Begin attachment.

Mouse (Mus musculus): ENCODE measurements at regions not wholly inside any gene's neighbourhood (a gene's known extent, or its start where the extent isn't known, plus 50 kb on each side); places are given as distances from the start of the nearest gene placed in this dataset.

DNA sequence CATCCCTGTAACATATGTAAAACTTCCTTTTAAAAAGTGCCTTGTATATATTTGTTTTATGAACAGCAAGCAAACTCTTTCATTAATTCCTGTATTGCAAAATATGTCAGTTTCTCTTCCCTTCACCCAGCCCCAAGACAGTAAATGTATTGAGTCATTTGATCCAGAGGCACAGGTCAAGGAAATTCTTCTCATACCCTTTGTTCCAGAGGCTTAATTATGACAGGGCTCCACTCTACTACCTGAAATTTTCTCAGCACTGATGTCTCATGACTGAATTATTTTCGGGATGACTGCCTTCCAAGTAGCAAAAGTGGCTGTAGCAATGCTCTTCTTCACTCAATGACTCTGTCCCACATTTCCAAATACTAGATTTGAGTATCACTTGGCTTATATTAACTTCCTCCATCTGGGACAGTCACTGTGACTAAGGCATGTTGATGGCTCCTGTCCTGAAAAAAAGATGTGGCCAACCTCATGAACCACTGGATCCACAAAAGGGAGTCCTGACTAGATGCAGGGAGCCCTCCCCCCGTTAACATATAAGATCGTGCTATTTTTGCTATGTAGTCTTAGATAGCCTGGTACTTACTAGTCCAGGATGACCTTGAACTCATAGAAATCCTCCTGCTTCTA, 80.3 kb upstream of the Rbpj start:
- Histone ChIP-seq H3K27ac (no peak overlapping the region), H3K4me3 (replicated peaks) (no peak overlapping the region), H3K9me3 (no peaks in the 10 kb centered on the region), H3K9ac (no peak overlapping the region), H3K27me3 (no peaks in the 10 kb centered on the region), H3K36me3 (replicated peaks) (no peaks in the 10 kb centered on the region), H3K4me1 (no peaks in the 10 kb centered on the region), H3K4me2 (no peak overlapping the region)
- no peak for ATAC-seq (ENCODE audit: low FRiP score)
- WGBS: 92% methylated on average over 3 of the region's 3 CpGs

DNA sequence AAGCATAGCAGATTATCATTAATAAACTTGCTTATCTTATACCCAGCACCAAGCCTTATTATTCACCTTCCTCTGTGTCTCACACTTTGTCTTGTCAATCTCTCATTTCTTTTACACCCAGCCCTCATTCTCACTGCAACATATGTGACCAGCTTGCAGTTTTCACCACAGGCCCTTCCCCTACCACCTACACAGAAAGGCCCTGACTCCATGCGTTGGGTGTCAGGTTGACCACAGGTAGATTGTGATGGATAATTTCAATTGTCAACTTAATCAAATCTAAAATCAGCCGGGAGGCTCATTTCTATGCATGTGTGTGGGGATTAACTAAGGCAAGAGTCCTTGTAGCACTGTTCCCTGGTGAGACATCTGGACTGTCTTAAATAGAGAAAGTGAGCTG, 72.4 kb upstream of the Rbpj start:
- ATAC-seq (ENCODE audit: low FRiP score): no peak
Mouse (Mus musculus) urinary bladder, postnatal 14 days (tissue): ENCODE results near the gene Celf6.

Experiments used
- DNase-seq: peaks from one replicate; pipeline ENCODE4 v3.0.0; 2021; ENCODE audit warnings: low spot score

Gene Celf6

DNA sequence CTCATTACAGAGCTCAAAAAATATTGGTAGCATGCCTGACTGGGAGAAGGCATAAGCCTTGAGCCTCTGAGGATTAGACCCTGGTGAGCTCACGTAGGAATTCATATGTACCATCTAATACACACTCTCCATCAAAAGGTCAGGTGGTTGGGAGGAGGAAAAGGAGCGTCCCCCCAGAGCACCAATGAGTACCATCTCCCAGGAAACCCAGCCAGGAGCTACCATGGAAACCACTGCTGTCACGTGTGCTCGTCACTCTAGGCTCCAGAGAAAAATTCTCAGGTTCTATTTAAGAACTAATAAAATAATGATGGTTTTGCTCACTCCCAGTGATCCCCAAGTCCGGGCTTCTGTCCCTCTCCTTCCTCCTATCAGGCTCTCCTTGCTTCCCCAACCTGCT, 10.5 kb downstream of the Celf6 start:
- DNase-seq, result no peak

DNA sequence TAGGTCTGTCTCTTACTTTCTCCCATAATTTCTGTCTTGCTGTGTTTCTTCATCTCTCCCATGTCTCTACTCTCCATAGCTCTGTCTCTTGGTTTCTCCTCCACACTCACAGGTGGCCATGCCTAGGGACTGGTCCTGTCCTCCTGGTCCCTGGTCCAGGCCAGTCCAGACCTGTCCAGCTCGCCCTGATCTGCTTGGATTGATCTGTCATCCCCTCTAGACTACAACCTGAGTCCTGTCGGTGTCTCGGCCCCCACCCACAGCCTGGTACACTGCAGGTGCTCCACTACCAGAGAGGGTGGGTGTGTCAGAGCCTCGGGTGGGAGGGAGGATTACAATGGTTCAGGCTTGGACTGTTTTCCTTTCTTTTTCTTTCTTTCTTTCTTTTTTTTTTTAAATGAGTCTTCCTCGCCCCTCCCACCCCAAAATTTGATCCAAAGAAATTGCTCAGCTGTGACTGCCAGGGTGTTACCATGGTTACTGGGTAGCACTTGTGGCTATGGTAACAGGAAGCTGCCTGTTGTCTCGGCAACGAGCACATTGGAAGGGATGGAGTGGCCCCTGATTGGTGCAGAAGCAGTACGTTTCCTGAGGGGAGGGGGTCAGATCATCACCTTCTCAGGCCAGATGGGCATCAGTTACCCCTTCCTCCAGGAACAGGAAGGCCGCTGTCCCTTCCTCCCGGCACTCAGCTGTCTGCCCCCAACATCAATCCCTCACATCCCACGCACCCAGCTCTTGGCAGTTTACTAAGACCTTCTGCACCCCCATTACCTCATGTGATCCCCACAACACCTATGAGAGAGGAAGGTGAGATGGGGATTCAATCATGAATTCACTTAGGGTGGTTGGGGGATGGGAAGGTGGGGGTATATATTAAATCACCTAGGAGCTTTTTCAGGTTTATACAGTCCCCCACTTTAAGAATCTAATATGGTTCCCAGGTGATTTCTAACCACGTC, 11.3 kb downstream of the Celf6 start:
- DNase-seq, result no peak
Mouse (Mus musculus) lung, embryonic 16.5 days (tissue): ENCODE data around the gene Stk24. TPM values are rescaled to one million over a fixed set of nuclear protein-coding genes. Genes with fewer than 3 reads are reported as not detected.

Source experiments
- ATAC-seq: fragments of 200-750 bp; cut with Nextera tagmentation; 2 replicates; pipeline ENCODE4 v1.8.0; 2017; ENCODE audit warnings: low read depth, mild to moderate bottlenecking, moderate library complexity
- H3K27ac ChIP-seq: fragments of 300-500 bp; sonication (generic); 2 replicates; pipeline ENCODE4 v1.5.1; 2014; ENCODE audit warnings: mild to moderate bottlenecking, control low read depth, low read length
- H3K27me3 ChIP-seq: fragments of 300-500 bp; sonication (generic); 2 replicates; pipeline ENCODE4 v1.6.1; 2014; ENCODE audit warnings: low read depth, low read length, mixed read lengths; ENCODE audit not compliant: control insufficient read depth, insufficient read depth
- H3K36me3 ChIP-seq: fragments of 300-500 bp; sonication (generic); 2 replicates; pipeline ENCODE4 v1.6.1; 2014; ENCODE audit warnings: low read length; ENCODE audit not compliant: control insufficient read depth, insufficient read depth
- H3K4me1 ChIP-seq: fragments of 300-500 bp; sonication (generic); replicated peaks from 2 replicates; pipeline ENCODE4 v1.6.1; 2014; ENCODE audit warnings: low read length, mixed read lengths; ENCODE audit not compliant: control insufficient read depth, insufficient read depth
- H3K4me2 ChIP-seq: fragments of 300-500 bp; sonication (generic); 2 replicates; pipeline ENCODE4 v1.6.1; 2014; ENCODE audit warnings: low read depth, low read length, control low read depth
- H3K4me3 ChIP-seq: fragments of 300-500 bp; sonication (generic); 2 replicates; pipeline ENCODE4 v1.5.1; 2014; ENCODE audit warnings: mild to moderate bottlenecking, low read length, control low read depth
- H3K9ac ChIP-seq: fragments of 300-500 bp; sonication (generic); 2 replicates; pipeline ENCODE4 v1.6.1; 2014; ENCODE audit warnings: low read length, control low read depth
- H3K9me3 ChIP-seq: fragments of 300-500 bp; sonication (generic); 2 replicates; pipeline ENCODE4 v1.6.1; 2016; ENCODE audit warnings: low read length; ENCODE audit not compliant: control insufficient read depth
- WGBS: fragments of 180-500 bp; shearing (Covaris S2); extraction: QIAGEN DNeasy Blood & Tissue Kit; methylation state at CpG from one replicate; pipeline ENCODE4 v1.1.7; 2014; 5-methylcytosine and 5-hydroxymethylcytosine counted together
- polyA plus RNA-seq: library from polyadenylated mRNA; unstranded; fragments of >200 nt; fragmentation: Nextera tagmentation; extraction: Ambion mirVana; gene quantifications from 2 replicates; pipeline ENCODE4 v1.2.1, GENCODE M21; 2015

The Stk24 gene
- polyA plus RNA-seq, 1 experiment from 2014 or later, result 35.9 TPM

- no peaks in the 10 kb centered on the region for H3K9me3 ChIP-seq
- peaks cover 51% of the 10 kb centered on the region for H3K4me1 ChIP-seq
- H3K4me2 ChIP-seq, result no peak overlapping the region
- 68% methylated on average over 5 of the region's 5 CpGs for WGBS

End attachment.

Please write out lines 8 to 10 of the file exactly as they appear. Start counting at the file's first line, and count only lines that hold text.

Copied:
Mouse (Mus musculus) urinary bladder, postnatal 14 days (tissue): ENCODE results near the gene Celf6.

Experiments used
- DNase-seq: peaks from one replicate; pipeline ENCODE4 v3.0.0; 2021; ENCODE audit warnings: low spot score